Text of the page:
Event: An evening with T.S. Eliot at Waterstones, Amsterdam
An evening with T.S. Eliot
Last Tuesday I went to the event “An evening with T.S. Eliot” at one of my favorite bookstores: Waterstones in Amsterdam. Of course, it was not an actual evening with T.S. Eliot for obvious reasons. However, guest speaker Jim McCue, co-editor of The Collected Poems of T.S. Eliot gave a talk on the brilliance of his poems.
It’s safe to say that Waterstones is my favorite English bookstore in the Netherlands. This British retailer opened its doors at the Kalverstraat in 1998, lucky us! The staff is very knowledgable and they always provide me with great advice. Believe me, it is very difficult to leave the store without having bought at least one book. I was not aware that Waterstones also organized events, but thanks to Facebook I discovered that they actually do. When I was notified on an event on T.S. Eliot I knew I had to join, so I did!
The event was held at the third floor of the bookstore, so I was immediately inspired, being surrounded by all those books and all. Because they were so kind to let everybody in, some of us had to sit on the floor but the lecture was worth the slight discomfort. Jim McCue gave us a unique glimpse in the mind of T.S. Eliot. He worked for nine years on The Collected Poems of T.S. Eliot together with Christopher Ricks, which resulted in two books. I was in awe by some of the explanations Jim McCue gave us. For example, in one poem two words don’t rhyme, of which one is the word “question”. The reason for this is that the question should remain unanswered. How brilliant is that? If you are an admirer of T.S. Eliot and you want to know more about these little amazing facts, you should really buy these books (and preferably at Waterstones of course) 😉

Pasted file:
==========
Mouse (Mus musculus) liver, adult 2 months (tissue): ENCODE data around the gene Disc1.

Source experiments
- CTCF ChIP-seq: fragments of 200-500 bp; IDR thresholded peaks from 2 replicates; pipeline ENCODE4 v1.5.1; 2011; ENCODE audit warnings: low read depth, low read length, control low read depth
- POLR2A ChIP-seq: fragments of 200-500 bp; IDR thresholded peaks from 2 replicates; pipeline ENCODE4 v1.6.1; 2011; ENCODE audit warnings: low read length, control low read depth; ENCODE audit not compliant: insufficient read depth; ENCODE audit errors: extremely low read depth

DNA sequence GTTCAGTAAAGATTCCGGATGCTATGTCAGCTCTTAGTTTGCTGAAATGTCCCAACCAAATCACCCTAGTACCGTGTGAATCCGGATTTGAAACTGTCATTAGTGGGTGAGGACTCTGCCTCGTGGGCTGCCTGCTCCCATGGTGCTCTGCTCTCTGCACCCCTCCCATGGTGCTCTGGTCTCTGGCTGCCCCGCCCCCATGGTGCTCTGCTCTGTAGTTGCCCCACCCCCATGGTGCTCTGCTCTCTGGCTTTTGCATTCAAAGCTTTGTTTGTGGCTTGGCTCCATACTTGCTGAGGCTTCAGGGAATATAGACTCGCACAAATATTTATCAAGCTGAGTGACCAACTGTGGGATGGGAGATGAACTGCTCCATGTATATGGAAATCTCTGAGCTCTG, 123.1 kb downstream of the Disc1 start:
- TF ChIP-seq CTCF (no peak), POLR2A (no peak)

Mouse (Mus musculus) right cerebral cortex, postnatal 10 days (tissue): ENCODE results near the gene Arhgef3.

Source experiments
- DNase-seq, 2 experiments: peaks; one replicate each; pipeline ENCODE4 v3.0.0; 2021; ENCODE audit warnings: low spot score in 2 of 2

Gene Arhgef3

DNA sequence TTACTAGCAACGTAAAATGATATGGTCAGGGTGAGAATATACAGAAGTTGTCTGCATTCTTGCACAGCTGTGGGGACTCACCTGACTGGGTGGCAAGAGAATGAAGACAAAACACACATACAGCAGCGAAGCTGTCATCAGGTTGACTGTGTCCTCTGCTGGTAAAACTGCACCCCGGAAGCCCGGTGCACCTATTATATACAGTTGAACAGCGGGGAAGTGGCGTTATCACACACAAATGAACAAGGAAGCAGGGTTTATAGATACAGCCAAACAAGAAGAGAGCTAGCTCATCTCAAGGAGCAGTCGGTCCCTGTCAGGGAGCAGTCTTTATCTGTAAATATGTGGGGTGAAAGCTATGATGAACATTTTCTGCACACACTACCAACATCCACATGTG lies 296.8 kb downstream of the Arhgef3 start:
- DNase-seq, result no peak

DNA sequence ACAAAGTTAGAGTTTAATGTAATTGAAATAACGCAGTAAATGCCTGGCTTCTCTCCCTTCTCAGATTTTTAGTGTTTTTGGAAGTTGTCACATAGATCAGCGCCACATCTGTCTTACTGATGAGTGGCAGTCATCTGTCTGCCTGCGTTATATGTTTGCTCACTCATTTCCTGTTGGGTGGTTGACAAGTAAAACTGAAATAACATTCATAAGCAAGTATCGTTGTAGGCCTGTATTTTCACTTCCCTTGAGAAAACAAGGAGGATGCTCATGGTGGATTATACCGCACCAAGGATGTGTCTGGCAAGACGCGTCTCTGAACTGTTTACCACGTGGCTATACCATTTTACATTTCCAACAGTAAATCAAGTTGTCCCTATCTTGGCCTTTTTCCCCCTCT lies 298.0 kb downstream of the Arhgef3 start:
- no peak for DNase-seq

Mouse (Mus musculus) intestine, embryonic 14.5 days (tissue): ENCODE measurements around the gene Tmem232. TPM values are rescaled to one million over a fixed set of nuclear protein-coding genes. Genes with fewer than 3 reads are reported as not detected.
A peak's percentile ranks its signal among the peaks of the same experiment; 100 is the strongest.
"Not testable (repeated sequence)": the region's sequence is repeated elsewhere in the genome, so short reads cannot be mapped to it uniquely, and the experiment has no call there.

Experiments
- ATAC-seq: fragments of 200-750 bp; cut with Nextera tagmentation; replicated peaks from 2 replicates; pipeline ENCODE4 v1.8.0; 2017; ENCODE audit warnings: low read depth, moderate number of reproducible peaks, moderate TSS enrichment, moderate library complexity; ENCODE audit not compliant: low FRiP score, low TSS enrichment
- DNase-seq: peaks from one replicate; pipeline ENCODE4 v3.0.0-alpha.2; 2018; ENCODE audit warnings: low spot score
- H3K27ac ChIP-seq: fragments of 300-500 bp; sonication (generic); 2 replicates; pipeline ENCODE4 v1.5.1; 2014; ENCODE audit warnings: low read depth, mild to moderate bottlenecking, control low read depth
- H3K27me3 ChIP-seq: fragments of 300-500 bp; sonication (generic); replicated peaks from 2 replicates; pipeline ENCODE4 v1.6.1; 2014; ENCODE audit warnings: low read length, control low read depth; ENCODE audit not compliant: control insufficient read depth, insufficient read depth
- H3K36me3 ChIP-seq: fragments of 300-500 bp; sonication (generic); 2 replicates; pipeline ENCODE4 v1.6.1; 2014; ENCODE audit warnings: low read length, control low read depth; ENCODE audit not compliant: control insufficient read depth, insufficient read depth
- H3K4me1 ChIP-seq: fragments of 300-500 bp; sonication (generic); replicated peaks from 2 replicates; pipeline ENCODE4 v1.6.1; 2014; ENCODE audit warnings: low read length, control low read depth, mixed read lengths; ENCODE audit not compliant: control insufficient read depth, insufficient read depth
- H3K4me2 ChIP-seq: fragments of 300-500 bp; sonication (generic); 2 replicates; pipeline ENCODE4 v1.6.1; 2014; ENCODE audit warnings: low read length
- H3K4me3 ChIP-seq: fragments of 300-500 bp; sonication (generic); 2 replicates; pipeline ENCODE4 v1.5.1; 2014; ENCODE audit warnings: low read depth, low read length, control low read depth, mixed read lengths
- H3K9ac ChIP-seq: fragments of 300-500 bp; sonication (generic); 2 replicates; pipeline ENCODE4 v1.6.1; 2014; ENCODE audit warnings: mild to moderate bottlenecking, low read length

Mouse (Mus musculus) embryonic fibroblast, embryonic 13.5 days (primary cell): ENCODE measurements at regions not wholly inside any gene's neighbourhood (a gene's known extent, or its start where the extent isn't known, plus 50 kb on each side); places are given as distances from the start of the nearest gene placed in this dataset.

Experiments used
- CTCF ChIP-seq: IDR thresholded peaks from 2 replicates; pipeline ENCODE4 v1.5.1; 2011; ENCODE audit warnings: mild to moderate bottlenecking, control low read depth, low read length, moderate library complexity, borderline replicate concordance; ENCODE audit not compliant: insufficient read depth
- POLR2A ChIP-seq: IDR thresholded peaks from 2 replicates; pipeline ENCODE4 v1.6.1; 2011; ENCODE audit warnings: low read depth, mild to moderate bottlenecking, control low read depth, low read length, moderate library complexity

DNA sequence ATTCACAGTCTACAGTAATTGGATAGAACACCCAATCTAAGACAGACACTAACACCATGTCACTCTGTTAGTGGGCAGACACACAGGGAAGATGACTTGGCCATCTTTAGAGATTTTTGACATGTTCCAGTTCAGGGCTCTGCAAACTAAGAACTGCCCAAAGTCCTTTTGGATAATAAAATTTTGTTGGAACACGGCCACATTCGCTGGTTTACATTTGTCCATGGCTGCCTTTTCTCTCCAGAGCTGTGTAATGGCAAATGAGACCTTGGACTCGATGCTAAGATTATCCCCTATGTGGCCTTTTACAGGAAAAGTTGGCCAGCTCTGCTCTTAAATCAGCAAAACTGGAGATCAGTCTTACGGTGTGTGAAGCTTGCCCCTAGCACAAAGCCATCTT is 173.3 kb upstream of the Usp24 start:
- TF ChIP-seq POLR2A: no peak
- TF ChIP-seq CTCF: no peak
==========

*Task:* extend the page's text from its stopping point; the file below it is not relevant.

Are you curious yet? Faber & Faber explain the books very wel:
The Poems of T. S. Eliot is the authoritative edition of one of our greatest poets, scrupulously edited by Christopher Ricks and Jim McCue. It provides, for the first time, a fully scrutinized text of Eliot’s poems, carefully restoring accidental omissions and removing textual errors that have crept in over the full century in which Eliot has been so frequently printed and reprinted. The edition also presents many poems from Eliot’s youth which were published only decades later, as well as others that saw only private circulation in his lifetime, of which dozens are collected for the first time.
I would like to thank Waterstones and Jim McCue for the insightful evening. I am not an expert on T.S. Eliot, but I know for sure that I will dig deeper into his poems. Moreover, if there ever is another inspiring event, I will be there.